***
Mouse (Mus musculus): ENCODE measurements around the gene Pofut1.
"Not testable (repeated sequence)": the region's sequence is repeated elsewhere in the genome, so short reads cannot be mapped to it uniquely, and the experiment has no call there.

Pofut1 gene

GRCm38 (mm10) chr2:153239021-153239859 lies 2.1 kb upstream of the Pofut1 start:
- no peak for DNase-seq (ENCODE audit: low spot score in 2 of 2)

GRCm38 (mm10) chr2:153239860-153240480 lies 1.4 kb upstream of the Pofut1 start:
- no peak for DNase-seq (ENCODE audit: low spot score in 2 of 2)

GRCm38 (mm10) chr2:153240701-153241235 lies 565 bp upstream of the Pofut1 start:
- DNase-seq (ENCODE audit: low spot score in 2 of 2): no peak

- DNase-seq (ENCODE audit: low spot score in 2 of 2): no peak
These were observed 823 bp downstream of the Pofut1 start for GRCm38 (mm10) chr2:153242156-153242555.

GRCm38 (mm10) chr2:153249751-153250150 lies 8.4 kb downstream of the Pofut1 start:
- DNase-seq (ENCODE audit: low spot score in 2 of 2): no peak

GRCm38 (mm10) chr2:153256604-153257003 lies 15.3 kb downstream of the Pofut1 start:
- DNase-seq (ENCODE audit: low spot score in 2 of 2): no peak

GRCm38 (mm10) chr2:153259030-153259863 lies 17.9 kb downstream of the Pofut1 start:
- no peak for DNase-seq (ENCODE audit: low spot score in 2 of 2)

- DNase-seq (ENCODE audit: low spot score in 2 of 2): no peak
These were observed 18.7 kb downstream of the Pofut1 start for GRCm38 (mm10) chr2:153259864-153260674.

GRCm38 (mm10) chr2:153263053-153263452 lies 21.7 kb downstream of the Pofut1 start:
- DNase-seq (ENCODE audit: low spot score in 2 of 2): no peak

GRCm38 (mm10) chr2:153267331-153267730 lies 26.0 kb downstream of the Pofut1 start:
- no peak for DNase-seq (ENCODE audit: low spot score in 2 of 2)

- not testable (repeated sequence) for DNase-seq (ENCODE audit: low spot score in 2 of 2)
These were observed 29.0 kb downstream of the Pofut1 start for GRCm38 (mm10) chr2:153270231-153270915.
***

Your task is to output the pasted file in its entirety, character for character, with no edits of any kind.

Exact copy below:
Mouse (Mus musculus): ENCODE measurements around the gene Pofut1.
"Not testable (repeated sequence)": the region's sequence is repeated elsewhere in the genome, so short reads cannot be mapped to it uniquely, and the experiment has no call there.

Pofut1 gene

GRCm38 (mm10) chr2:153239021-153239859 lies 2.1 kb upstream of the Pofut1 start:
- no peak for DNase-seq (ENCODE audit: low spot score in 2 of 2)

GRCm38 (mm10) chr2:153239860-153240480 lies 1.4 kb upstream of the Pofut1 start:
- no peak for DNase-seq (ENCODE audit: low spot score in 2 of 2)

GRCm38 (mm10) chr2:153240701-153241235 lies 565 bp upstream of the Pofut1 start:
- DNase-seq (ENCODE audit: low spot score in 2 of 2): no peak

- DNase-seq (ENCODE audit: low spot score in 2 of 2): no peak
These were observed 823 bp downstream of the Pofut1 start for GRCm38 (mm10) chr2:153242156-153242555.

GRCm38 (mm10) chr2:153249751-153250150 lies 8.4 kb downstream of the Pofut1 start:
- DNase-seq (ENCODE audit: low spot score in 2 of 2): no peak

GRCm38 (mm10) chr2:153256604-153257003 lies 15.3 kb downstream of the Pofut1 start:
- DNase-seq (ENCODE audit: low spot score in 2 of 2): no peak

GRCm38 (mm10) chr2:153259030-153259863 lies 17.9 kb downstream of the Pofut1 start:
- no peak for DNase-seq (ENCODE audit: low spot score in 2 of 2)

- DNase-seq (ENCODE audit: low spot score in 2 of 2): no peak
These were observed 18.7 kb downstream of the Pofut1 start for GRCm38 (mm10) chr2:153259864-153260674.

GRCm38 (mm10) chr2:153263053-153263452 lies 21.7 kb downstream of the Pofut1 start:
- DNase-seq (ENCODE audit: low spot score in 2 of 2): no peak

GRCm38 (mm10) chr2:153267331-153267730 lies 26.0 kb downstream of the Pofut1 start:
- no peak for DNase-seq (ENCODE audit: low spot score in 2 of 2)

- not testable (repeated sequence) for DNase-seq (ENCODE audit: low spot score in 2 of 2)
These were observed 29.0 kb downstream of the Pofut1 start for GRCm38 (mm10) chr2:153270231-153270915.